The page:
Phillip Lassiter intends to resign from his post as CEO of Ambac Financial Group at the end of the year, the company announced last week. "As I turn 60, I feel it is the right time for me personally to turn over the helm," said Lassiter in a press statement. Lassiter had been CEO for 13 years and will stay on as chairman. Robert Genader, current COO, will reportedly assume the role in 2004.
Markus Herrmann has jumped from Deutsche Bank Securities to HSBC, where he starts in July. Herrmann will head HSBC's European ABS research effort, reporting to Frances Hutchinson, head of European credit research.
Capital One has hired Gary Perlin as its Chief Financial Officer, reported American Banker. Perlin takes over for Ralph Willey, who resigned earlier this year amid an insider trading investigation. Perlin was hired away from the World Bank, where he had worked for 13 years, acting as CFO and treasurer. Perlin will also act as executive vice president at Cap One and serve on its newly formed executive committee, which is the final stipulation for Cap One must comply with last year's MOU with federal regulators.
Fitch Ratings announced last week it assigned GMAC Institutional Advisors LLC a set of scores under the agency's proprietary CDO Asset Manager Ratings program. GMAC scored at least a 1.75 or higher in eight of the nine standardized scorecards included in the program. Fitch rates CDO asset managers by asset class, on a scale of 1 to 4, with 4 being the lowest. Fitch awarded a 1.00 score for GMAC's Credit Underwriting/Asset Selection and 1.50 scores for both the Portfolio Management and Portfolio Performance categories. A 2.00 score was given for Financial Condition. As of March 31 GMAC managed 7 CDOs totaling $3.2 billion.
MBIA announced last week that it had finalized arrangements with a successor servicer to assume the servicing rights to the Spiegel Credit Card Master Note Trust. The Office of the Comptroller of the Currency had previously required First Consumers National Bank to resign as servicer by June 30. MBIA, with $840 million of net par exposure to the Spiegel private label trust, increased the amount of credit enhancement in the insured transactions in May 2002. The balance of its exposure is expected to amortize over the next four years and MBIA does not currently expect any material losses on this exposure.
Freddie Mac has lowered its projection for 30-year mortgage rates by about 0.2% in the second half of 2003, relative to last month's projection. Freddie said 30-year fixed-rate mortgages should average 5.8% for the year, and could shift toward 5.5% in the near-term before increasing gradually in the second half. Freddie also anticipates a stronger year for housing starts, at 1.73 million units, with growth coming from single-family homes. Home sales in 2003 are expected to be 3% stronger than in 2002. Sales of new and existing homes should total around 6.7 million units for the year. Meanwhile, home prices are expected to slow, averaging about 5.3% for 2003.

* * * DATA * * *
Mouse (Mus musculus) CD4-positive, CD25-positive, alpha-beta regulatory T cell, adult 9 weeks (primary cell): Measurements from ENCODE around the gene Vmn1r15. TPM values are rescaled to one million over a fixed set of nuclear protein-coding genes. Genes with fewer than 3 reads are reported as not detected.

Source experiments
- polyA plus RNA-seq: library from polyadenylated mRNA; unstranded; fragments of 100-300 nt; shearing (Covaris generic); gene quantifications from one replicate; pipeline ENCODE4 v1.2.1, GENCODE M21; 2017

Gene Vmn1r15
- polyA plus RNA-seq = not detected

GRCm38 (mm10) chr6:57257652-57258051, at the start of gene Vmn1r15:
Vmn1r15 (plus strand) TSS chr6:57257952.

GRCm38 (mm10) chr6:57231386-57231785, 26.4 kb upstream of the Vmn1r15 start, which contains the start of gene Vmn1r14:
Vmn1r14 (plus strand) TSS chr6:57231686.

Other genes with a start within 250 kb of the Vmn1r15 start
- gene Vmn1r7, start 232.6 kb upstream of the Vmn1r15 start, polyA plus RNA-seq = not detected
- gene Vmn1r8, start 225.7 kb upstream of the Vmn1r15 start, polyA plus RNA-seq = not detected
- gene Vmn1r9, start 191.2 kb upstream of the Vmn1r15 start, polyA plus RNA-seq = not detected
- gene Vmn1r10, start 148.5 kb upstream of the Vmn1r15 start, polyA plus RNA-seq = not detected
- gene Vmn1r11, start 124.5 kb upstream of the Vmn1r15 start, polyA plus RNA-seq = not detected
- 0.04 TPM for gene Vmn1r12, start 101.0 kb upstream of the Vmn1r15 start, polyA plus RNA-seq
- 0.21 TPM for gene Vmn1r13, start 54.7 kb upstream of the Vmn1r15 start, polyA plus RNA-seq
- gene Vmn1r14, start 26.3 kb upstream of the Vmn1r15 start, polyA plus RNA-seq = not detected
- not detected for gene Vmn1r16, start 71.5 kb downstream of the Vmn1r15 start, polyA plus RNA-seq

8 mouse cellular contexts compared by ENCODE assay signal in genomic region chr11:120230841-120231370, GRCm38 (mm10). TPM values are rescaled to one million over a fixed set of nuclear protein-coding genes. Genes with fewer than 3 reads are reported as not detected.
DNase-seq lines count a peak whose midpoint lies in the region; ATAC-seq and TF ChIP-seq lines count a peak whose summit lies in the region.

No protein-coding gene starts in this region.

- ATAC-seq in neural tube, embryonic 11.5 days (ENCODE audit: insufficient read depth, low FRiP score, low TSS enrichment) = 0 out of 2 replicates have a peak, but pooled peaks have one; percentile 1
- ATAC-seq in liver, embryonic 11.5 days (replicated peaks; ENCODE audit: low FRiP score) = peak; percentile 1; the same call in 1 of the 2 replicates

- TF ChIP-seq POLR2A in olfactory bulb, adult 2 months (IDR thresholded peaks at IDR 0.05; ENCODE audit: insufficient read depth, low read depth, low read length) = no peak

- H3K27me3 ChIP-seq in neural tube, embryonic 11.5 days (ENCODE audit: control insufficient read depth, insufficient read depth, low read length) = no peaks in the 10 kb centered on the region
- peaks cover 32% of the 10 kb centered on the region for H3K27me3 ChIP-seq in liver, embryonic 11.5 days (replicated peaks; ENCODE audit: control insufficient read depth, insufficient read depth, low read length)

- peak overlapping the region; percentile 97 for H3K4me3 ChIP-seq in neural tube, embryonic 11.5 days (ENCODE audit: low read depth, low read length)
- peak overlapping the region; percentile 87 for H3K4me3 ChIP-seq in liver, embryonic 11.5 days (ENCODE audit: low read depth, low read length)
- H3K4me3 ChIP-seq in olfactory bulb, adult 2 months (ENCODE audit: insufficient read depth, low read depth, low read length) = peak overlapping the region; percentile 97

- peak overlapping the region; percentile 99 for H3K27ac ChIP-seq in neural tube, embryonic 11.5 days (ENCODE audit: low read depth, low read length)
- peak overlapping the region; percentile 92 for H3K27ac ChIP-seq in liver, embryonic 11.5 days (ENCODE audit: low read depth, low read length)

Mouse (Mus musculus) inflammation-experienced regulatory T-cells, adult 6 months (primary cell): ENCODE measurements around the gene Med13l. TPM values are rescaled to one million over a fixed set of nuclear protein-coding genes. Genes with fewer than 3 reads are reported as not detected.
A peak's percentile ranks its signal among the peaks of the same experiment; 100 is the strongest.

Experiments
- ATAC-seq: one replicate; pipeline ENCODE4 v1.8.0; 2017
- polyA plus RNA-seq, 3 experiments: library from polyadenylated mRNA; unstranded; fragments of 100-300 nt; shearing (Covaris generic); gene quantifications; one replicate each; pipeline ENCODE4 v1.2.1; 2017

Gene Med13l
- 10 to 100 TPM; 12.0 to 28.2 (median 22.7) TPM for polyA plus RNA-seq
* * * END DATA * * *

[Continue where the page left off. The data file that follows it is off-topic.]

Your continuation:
Fixed-rate agency issuance has hit new highs and is expected to reach a new record of about $190 billion per month in May/June, Citigroup said in a recent report. April fixed-rate agency issuance reached approximately $150 billion (compared to March's $143 billion showing), and is slightly up from the previous record set in December of $147 billion. The report also mentioned that the fifteen-year issuance remains quite high, driven mostly by refinancing activity. Fifteen-year share has hit around 30%. In terms of dollars, total 15-year issuance for the whole year of 2000 was around $37 billion. This is less than one month of current 15-year issuance, which this year has been coming in at above $40 billion per month.
Requiring Fannie Mae and Freddie Mac to register their debt and MBS with the SEC would have little effect on the pricing of their securities, according to a Congressional Budget Office report. The CBO report noted that the two GSEs have already agreed to provide additional MBS disclosures. It also said that additional disclosures should correct any "lemons discount" that investors require attributed to the lack of information about prepayment risk.
Three classes of Merrill Lynch Mortgage Investors Inc.'s mortgage pass-through certificates, series 1999-C1, were downgraded by Fitch Ratings. The downgrades were the following: class F, from BBB-minus to BB-plus; class G, from B-plus to B; and class H, from CCC to CC. The rating agency also removed class F from Rating Watch Negative and affirmed the ratings on eight other Fitch-rated classes in the deal. Fitch said the downgrades were due to a re-evaluation of specially serviced loans.